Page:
Back to the stand where Helen and I continued to talk to delegates, show them blads of new books and hand out reading copies.  Glad to say most of those found a good home.

Templar - after the reception - not all drunk by us!

All in all, a successful conference and once again, lots of compliments to Templar!

Wednesday, 13 June 2012

HAYFEVER - stuck in the mud ... almost!

The Templar team turned out in force for this year's Hay Festival in the lovely town of Hay-on-Wye on the border of Wales and Hereford.  In the car with me (Jayne) this year were Emma Dodd and Kelly Gerrard - full of energy and wise-cracks and tucking into the Haribo emergency snacks, we made good time on Bank Holiday Tuesday.

Up bright and early on Wednesday morning - despite a low mist, there was none of the rain which had deluged down over the weekend before.   The Charlie and Bandit team were already in the Green Room and sampling coffee and cakes before their 11.30 am event - a graphic novel workshop.  Despite being in the Digital Tent, which had raked seating all the children and their parents (including Mariella Frostrupp and her brood) got down to some great drawing.
Emma and Kelly signing tent

A little later that afternoon the call went out for illustrators to help Korky Paul with his massive illustration marking 25 years of Winnie the Witch.  Emma and Kelly duly obliged!

Around lunch time a clutch of Duddles arrived and very excited they were too.  And that's just the children ....  Jonny's event that afternoon was a sell-out with around three quarters of the audience dressed as pirates.  Lots of ooo aaargh's in true pirate style accompanied Jonny's reading - and as ever, his roughly drawn pirate drew lots of laughs.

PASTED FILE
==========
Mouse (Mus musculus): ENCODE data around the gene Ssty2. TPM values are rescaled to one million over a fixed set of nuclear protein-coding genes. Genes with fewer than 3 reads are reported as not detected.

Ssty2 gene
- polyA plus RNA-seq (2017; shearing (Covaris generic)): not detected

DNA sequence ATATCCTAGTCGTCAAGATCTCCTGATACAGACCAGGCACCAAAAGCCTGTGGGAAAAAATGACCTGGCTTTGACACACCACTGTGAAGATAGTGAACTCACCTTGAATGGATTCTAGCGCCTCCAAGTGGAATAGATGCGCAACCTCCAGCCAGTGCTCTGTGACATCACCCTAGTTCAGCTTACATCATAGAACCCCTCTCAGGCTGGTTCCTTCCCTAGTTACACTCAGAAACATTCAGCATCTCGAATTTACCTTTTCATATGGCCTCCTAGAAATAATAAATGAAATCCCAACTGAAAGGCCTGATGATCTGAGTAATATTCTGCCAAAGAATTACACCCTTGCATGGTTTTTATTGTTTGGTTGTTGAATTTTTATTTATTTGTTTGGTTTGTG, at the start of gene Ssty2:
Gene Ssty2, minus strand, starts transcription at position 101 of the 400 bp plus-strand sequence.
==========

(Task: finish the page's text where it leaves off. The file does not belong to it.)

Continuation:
In the signing tent, Jonny had a dedicated helper - his daughter Daisy - giving out postcards to the children with books.

Harriet Castor and family had also arrived on Wednesday afternoon and were making the most of their first visit to the Festival.

Thursday was Emma's birthday and she celebrated with a glass of bubbly and not many 'bumps'.  Harriet's event was with William Osborne, who turned up in true Hay fashion (i.e. large black wellies).  It was tipping it down by now.  Again, a terrific audience - great questions and lots of interest in the Tudors and William's setting of Nazi Germany.

Harriet also had a little helper at the signing - her daughter Maud and a great job done by her too.

Setting off late Thursday afternoon - slight worry about getting the car out of the mud, weighed down as it was with crates of wine for the talent (Emma and Kelly) - we made it home safely.

Thanks again to Sophie and Rhodri for their great teamwork and another terrific Hay Fever programme.

Edward Lear competition winner

A whole month has passed since Mr Lear's birthday, which means it is time for us to announce the winner!

Huge congratulations to Claudia Everest who sent us this beautiful drawing:

Your copy of The Owl and The Pussycat  illustrated and signed by Robert Ingpen is making its way to you in the post!

View more of Claudia's work here: https://www.facebook.com/idrawdogs
Thank you to all our entrants, keep your eyes peeled for more opportunities to win some great prizes!